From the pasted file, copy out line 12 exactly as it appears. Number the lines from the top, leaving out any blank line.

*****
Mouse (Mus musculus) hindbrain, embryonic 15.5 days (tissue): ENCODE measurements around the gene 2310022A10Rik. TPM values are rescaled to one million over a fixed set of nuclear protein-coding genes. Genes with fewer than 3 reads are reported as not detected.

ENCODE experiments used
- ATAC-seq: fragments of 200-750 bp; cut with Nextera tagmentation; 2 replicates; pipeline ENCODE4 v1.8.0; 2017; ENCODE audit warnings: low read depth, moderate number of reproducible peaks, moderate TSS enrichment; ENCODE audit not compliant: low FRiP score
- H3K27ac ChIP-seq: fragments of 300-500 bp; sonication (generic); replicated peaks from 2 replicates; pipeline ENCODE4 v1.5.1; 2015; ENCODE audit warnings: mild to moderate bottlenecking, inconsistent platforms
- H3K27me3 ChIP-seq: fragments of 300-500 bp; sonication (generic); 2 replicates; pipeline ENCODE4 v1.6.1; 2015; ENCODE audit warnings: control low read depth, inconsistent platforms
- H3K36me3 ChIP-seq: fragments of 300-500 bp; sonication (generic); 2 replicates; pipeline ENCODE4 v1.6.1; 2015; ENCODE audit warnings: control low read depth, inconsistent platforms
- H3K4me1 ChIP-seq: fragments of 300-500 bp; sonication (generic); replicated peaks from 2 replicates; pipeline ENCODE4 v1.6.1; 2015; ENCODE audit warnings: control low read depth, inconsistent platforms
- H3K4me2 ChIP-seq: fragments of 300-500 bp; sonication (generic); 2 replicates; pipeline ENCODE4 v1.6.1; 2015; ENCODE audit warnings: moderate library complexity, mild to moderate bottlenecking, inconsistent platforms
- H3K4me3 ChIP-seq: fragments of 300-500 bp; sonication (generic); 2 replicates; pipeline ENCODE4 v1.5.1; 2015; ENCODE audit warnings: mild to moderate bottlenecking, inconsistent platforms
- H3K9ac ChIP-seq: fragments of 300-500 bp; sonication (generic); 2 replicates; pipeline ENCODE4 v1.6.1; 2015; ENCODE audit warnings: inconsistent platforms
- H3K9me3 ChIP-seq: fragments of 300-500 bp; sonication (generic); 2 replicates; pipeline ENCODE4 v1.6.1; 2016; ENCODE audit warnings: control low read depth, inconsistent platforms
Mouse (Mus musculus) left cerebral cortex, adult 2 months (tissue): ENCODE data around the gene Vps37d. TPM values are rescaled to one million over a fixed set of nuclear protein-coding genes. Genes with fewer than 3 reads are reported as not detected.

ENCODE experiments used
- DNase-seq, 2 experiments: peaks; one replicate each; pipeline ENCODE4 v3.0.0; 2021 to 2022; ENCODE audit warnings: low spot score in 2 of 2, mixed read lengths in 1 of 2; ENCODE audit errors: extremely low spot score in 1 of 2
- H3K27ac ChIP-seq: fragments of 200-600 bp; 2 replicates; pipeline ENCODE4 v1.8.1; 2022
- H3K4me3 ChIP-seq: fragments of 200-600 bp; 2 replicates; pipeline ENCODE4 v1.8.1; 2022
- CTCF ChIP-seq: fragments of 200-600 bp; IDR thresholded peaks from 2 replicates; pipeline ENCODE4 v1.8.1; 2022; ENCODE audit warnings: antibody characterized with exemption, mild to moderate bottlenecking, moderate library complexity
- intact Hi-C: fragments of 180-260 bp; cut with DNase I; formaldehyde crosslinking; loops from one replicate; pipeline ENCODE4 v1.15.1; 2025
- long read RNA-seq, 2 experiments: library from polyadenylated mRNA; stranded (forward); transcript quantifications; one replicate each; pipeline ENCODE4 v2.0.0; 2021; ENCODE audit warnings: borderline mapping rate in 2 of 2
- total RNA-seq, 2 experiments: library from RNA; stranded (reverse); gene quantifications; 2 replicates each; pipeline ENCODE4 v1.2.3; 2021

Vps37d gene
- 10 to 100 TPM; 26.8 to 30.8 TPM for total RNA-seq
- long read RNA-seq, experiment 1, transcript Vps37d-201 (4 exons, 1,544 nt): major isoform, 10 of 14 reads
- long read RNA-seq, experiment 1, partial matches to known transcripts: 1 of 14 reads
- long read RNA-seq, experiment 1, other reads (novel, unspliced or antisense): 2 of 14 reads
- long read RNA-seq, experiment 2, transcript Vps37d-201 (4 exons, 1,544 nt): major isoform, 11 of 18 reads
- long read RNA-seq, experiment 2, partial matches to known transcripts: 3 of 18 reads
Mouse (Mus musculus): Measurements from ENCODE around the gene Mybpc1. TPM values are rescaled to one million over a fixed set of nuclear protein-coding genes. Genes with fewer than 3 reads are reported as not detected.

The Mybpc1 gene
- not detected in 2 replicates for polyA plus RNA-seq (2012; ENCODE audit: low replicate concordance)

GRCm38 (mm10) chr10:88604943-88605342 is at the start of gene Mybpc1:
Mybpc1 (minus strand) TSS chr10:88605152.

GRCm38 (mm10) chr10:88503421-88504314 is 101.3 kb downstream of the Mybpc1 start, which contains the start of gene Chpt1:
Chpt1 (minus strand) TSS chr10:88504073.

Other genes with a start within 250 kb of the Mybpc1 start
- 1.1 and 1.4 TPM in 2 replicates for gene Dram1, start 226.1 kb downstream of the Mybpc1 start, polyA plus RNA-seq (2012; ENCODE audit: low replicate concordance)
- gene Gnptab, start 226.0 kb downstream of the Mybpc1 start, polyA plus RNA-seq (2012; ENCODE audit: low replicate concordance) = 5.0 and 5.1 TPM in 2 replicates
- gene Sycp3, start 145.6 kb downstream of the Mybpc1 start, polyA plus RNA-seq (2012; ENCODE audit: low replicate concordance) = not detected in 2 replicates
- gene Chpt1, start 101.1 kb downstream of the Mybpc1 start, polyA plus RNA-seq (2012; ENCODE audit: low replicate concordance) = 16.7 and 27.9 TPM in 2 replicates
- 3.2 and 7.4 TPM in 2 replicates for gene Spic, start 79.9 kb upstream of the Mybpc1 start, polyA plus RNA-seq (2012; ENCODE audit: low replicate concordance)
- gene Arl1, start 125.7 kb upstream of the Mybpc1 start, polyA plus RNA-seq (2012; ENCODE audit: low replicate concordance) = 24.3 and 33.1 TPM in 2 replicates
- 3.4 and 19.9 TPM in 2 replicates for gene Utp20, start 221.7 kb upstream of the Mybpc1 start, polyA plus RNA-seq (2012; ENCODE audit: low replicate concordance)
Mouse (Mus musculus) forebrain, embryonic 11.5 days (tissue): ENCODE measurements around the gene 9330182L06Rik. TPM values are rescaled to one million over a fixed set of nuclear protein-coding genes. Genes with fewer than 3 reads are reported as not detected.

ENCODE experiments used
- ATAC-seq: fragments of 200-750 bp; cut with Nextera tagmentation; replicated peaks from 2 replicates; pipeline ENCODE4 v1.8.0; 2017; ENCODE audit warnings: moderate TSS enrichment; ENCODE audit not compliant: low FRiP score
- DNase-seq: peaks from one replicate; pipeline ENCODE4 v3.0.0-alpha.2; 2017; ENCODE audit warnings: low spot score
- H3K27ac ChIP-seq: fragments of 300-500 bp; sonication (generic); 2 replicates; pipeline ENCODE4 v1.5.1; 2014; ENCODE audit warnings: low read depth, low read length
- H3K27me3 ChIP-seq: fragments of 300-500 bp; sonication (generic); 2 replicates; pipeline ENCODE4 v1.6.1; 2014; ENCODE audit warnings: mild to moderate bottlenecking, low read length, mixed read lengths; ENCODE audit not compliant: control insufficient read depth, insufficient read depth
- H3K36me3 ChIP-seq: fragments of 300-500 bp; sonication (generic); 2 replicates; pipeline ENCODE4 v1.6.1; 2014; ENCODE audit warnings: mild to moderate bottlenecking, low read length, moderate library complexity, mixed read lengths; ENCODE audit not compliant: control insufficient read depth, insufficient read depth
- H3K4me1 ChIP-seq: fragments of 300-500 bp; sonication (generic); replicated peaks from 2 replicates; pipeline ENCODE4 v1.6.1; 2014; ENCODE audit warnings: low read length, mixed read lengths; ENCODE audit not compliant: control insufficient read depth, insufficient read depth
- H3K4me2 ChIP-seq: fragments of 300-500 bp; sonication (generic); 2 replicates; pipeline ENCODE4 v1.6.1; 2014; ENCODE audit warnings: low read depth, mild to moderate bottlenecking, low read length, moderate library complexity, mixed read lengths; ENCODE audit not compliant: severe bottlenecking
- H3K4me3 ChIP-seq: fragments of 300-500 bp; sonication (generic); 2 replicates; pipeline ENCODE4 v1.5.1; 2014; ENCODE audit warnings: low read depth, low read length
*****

Mouse (Mus musculus) left cerebral cortex, adult 2 months (tissue): ENCODE data around the gene Vps37d. TPM values are rescaled to one million over a fixed set of nuclear protein-coding genes. Genes with fewer than 3 reads are reported as not detected.